IF: This University Is Free

Glen Newey

Three years ago I wrote a blog post hailing the New College for the Humanities as a parodically bad response to the ongoing marketisation of UK higher education, which prompted me to quit the system at that time. The NCH offers tuition at £18,000, and presumably more for its overseas intake (the college keeps its foreign students’ rates secret). That’s double the rate that was then being introduced as the sector norm in public universities, for which the jeunesse dorée get to camp in Bloomsbury, drawn by the roster of telly dons that the college had on board, at least for publicity purposes.

At the end of the post, without much hope that it would happen, I sketched an alternative to the NCH:

Found a national humanities and social sciences college whose intake, while based on academic merit, is confined to state-school pupils, with a bias towards those from non-academic backgrounds, sought through an active outreach programme... Charge no up-front or deferred fees. Rather than dangling a fat pay cheque in front of airmiles profs flown in for a night at the Dorchester, the college would treat invitations to give guest lectures as an honour.

Now comes the IF: This University Is Free project. I haven’t been involved in it, but have offered free teaching, and urge others who are in a position to do so to follow suit. IF aims to set up free humanities courses in London using the capital’s free cultural assets. They’re asking for kickstarter funding, initially for a summer school which will also serve as a pilot for a larger-scale operation to be launched later this year.

I know the case against. A one-off third-sector initiative is no real substitute for a properly funded state higher education sector. Sure. But it is not trying to be and the fact that the better-than-nothing is not ideal is no reason to let it be vanquished by the undeniably crap.

IF needs to raise £10,000 – just over half of one UK student’s annual fees at the NCH – by Tuesday 25 March to meet their kickstarter target. At the time of writing they’re about £2700 short and under kickstarter rules don’t get a bean if they fail to hit their target. So if you have some spare change or can shake down someone for a donation, please do.

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  • 18 March 2014 at 6:09pm
    Paul Myerscough says:
    Andrew McGettigan offers a different perspective on IF here:

  • 18 March 2014 at 10:27pm
    Glen Newey says:
    And a pretty daft one it is. Generally I find that Thatcher's 'chattering classes' gibe is always liable to explode in the hands of leftists, and coming from someone who runs a personal blog it's particularly asinine - but that irony is probably lost on McGettigan. I can't see anything on the Kickstarter homepage that announces it's 'a website intended for start-up ventures', as he says, the implication apparently being that the IF people might be hoping to make a quick buck. I assume that it's not for profit, and so asking 'how profits will move round and out of the company' is a hunt for the snark. Maybe I'm wrong; I'll find out when I talk to the IF people in London next week. It isn't, as McGettigan says, a MOOC, at least to go by the IF website, which he's happy to use when being snarky about whether it's a social enterprise. It's aiming as far as I can see to broaden access to university level education for those who can't stump up 9 grand a year for the privilege. If the point is – he flails around comparing IF first to the NCH, then to Alain de Botton – that this isn't much good compared with properly funded state higher education, I don't know who he's arguing with; not me, for reasons I indicated in the post. Hopefully state investment in HE will return, though not much is to be hoped for given mainstream parties' current policies. In the meantime there is the question of what you can do to improve access to it for people. It's nice for McGettigan - laboriously flagged up as 'Dr. Andrew McGettigan' on a Facebook page he's set up to puff a talk he's giving in Bath next week - that he's already had the benefit of a university education. Not everybody is so lucky.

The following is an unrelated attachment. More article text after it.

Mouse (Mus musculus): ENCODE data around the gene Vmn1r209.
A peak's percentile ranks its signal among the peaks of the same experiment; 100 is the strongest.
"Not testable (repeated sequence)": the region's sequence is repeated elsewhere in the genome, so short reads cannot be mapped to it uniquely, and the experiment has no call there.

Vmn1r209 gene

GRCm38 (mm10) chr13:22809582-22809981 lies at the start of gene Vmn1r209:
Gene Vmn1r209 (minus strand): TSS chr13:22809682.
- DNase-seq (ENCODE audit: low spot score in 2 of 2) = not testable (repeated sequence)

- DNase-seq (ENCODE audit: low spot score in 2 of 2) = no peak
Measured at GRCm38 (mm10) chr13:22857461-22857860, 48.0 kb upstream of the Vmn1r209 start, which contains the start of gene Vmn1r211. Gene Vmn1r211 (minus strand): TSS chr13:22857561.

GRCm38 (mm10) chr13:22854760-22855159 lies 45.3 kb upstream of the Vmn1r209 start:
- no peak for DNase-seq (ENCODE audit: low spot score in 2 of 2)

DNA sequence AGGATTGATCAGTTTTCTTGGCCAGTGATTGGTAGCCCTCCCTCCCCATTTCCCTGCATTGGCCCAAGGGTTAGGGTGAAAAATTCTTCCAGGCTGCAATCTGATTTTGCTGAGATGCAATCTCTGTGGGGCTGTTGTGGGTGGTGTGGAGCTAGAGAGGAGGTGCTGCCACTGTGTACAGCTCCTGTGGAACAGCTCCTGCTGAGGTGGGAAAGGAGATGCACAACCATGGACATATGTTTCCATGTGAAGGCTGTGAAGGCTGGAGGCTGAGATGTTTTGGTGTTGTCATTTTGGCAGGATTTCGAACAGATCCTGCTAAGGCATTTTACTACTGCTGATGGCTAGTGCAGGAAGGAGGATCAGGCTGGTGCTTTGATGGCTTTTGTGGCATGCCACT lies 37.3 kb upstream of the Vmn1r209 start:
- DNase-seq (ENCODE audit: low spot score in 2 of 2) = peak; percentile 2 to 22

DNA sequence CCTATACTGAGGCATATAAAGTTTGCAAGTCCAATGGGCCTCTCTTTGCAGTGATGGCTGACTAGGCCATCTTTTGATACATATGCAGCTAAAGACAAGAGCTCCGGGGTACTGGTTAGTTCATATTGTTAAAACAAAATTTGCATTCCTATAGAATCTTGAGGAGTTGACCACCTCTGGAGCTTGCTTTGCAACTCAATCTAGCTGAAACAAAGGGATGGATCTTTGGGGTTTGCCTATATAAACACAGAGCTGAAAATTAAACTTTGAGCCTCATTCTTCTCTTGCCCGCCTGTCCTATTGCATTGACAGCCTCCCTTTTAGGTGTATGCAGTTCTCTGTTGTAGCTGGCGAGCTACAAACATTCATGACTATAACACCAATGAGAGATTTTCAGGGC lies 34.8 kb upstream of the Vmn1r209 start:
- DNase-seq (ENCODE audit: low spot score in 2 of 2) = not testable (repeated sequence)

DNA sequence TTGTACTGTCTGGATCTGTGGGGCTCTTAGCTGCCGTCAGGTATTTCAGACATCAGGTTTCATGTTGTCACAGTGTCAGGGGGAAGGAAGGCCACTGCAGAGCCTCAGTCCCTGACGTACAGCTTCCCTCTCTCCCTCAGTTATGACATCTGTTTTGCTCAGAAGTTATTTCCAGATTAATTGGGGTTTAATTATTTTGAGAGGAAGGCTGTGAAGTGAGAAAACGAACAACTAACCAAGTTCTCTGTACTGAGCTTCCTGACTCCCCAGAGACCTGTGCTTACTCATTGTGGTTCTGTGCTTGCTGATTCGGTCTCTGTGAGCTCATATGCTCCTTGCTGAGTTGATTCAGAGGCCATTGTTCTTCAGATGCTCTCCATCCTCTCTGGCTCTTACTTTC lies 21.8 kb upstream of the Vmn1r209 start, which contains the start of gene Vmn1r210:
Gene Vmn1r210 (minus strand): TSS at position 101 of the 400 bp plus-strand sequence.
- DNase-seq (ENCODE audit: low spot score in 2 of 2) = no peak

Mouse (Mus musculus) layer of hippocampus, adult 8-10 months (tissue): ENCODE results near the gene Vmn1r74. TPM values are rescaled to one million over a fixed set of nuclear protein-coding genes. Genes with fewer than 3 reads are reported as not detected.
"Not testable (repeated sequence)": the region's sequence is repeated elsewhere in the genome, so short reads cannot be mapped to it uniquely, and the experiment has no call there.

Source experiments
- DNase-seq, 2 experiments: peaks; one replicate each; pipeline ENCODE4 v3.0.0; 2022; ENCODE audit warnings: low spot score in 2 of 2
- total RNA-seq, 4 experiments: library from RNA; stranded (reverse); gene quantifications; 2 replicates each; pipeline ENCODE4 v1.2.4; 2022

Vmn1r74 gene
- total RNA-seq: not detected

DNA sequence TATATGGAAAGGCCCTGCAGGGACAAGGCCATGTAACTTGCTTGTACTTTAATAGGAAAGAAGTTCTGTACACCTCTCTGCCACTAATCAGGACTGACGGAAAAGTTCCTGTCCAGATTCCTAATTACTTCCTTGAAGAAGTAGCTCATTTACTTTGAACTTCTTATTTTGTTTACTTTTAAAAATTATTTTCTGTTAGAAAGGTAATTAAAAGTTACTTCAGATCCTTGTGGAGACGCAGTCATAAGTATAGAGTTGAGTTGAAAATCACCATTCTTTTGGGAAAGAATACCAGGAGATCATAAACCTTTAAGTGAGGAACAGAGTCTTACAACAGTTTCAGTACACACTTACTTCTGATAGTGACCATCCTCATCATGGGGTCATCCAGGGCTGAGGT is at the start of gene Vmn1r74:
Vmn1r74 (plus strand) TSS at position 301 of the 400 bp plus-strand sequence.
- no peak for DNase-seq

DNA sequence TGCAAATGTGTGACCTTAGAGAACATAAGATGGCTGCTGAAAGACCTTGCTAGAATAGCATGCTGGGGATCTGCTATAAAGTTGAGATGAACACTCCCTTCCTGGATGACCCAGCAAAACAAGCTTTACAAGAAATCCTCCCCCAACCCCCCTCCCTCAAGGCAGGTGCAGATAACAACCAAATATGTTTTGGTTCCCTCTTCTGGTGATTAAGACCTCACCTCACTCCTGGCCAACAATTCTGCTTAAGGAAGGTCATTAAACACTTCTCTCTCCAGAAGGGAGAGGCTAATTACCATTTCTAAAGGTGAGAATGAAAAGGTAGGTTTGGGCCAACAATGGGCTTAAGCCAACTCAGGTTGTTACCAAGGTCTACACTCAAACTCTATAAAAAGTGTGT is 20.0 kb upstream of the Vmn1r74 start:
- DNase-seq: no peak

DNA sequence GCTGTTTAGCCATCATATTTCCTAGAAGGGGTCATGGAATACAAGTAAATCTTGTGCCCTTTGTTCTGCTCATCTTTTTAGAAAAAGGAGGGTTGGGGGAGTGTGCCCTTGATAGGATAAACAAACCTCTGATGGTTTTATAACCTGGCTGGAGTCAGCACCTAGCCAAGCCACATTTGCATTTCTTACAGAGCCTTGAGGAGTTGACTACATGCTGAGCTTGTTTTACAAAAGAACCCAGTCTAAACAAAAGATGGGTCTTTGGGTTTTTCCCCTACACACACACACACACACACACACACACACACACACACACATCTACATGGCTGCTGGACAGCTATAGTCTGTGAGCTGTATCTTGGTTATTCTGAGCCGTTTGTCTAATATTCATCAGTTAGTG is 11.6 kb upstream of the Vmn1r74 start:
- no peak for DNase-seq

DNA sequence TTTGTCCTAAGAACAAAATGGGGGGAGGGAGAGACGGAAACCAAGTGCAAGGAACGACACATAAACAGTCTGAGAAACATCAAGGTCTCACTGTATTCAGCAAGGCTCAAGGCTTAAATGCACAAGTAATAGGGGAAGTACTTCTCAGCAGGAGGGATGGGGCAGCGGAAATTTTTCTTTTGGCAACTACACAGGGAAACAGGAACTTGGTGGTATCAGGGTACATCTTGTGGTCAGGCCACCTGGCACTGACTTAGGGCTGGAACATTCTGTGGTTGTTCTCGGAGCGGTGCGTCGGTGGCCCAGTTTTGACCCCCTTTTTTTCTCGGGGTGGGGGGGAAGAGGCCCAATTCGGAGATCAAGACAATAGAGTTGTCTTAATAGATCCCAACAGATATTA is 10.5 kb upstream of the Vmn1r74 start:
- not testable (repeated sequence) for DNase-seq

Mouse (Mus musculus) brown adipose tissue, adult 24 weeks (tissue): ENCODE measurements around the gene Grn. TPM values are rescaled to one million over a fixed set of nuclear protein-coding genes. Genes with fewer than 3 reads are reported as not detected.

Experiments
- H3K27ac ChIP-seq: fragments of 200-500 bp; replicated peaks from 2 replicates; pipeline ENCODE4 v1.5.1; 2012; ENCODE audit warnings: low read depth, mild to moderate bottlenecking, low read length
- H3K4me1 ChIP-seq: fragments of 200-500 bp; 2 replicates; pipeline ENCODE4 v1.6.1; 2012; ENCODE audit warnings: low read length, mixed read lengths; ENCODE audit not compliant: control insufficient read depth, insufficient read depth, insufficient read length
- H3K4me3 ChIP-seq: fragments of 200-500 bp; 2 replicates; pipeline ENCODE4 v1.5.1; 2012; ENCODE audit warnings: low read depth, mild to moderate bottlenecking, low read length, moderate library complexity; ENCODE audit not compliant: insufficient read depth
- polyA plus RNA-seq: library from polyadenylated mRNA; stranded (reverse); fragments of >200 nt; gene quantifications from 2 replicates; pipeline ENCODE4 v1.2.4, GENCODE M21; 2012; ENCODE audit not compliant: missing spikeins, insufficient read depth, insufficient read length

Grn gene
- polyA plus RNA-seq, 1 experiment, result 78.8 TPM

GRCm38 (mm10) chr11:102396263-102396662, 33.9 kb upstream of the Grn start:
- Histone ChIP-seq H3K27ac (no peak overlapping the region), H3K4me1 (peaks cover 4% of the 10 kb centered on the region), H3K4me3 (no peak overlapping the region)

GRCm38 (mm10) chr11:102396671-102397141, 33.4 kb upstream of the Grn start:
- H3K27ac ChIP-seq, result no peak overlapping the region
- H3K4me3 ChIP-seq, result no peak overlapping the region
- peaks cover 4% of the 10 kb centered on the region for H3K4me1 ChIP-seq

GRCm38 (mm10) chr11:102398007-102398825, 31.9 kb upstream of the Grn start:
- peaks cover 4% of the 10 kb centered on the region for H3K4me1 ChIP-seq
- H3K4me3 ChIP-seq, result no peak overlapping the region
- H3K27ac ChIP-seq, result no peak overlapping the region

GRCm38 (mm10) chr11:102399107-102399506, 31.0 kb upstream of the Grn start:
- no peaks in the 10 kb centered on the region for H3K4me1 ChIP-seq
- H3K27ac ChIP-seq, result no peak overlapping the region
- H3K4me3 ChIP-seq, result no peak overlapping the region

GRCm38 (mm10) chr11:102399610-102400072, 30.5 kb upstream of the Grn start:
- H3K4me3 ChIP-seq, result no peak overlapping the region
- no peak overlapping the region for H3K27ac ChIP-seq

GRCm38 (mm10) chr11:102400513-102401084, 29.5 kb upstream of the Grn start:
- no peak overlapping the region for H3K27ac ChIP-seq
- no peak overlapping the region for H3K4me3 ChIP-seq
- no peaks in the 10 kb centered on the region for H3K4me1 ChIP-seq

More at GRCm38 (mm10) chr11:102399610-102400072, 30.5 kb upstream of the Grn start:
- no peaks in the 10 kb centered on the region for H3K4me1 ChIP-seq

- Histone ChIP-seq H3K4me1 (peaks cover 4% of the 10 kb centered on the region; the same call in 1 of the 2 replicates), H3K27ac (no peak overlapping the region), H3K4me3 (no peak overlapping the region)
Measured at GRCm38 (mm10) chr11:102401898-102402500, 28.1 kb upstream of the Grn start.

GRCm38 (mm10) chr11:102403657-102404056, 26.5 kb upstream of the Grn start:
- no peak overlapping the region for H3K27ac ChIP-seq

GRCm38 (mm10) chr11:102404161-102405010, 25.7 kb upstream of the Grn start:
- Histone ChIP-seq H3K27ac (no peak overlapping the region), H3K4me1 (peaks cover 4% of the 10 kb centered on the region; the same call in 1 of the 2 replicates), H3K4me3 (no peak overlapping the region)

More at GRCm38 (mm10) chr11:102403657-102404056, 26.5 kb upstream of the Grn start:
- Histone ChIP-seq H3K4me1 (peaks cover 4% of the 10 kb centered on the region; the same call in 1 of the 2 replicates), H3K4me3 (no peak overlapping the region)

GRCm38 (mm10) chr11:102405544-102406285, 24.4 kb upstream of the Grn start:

• 19 March 2014 at 12:12pm
    Andrew McGettigan says:
    My main point is simple. It hasn't incorporated or associated formally - it's two individuals fundraising so no one who doesn't know them personally is in a position to make an informed position. Social enterprises needn't be not-for-profit. And you can see that I have received different answers - first that they were seeking charitable status; later that they are taking legal advice on the matter.

    The Mooc/ online resources references are rife on the main website

    There's plenty else that can be done around these issues.